DP15280 Ballot or Bullet: The Impact of UK's Representation of the People Act on Peace and Prosperity
|Author(s):||Dominic Rohner, Alessandro Saia|
|Publication Date:||September 2020|
|Keyword(s):||conflict, democracy, Development, Elections, Enfranchisement, Franchise Extension, growth, riots, Social Violence, voting|
|JEL(s):||C33, D72, D74, N43, O17|
|Programme Areas:||Public Economics, Development Economics, Economic History|
|Link to this Page:||cepr.org/active/publications/discussion_papers/dp.php?dpno=15280|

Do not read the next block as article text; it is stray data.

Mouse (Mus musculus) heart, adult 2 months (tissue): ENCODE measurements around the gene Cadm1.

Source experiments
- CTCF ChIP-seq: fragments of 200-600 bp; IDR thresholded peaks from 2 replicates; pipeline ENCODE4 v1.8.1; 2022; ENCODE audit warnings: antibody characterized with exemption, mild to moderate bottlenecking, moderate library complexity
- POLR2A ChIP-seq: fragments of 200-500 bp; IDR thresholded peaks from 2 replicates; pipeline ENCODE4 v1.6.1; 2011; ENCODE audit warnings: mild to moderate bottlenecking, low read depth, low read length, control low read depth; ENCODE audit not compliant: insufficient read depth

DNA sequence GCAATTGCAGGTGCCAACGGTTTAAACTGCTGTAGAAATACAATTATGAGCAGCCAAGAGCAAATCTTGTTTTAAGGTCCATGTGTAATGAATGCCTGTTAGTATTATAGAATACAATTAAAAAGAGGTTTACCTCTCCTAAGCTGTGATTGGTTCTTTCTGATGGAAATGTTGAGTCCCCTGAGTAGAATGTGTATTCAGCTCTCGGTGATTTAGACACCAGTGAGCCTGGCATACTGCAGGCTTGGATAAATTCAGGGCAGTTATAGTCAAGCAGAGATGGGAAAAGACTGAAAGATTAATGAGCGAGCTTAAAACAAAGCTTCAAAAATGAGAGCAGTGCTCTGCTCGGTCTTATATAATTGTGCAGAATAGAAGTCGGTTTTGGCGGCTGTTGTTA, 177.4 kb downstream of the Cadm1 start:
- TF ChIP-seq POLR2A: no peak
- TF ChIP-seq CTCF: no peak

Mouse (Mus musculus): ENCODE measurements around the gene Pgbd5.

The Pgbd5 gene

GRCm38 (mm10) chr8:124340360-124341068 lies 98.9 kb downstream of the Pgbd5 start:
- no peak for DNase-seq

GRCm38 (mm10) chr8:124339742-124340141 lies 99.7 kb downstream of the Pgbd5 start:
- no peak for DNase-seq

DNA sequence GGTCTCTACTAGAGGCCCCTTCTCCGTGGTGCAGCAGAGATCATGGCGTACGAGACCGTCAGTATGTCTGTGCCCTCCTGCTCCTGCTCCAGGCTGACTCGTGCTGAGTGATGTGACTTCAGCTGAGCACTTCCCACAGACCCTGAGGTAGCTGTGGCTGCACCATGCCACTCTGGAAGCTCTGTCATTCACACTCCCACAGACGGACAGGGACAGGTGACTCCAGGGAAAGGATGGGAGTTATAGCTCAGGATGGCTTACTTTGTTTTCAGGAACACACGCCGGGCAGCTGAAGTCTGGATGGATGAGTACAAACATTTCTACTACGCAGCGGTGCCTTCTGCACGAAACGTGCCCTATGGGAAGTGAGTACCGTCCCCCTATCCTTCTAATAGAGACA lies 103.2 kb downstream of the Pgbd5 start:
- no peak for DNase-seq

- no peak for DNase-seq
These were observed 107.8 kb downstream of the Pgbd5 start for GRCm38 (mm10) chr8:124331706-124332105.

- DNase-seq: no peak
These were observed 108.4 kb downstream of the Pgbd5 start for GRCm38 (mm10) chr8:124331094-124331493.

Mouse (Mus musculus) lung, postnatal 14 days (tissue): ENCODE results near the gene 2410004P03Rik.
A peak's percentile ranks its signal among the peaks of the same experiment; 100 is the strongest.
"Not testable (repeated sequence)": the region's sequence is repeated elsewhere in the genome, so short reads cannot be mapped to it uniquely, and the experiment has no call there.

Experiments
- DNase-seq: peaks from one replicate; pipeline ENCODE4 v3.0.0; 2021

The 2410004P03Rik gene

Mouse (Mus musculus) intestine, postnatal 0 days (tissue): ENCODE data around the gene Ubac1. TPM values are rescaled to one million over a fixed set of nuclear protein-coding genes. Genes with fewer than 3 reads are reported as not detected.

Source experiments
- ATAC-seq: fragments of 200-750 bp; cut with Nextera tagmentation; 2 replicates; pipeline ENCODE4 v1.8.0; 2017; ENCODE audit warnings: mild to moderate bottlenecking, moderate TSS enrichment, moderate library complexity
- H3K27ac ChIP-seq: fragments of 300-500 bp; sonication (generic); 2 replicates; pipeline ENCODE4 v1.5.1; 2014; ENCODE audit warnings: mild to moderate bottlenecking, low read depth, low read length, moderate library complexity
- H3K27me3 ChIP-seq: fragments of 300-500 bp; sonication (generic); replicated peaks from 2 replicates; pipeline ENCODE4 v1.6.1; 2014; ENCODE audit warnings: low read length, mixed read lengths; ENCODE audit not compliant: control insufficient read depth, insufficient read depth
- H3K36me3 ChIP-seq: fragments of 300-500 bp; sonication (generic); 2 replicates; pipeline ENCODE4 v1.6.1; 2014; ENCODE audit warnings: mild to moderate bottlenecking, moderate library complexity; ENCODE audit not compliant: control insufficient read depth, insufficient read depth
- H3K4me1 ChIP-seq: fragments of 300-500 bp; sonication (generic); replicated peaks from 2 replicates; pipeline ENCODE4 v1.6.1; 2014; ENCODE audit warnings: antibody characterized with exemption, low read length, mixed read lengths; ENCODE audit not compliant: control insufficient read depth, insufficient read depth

Does democracy hold its promise to curb domestic political violence? While the matter has been heatedly debated for decades, not much reliable causal evidence exists so far. To study this question we focus on UK's Victorian Age of Reform, and in particular the Representation of the People Act of 1867 -- which is widely regarded as a critical juncture in the history of democratization. We have constructed a novel dataset on conflict events and economic performance around the 1868 Elections (the first elections where newly enfranchised citizens could vote) and exploit arguably exogenous variation in enfranchisement intensity across UK cities. We find a strong and robust peace-promoting effect of franchise extension and identify as major channel the beneficial impact of representation on local economic growth.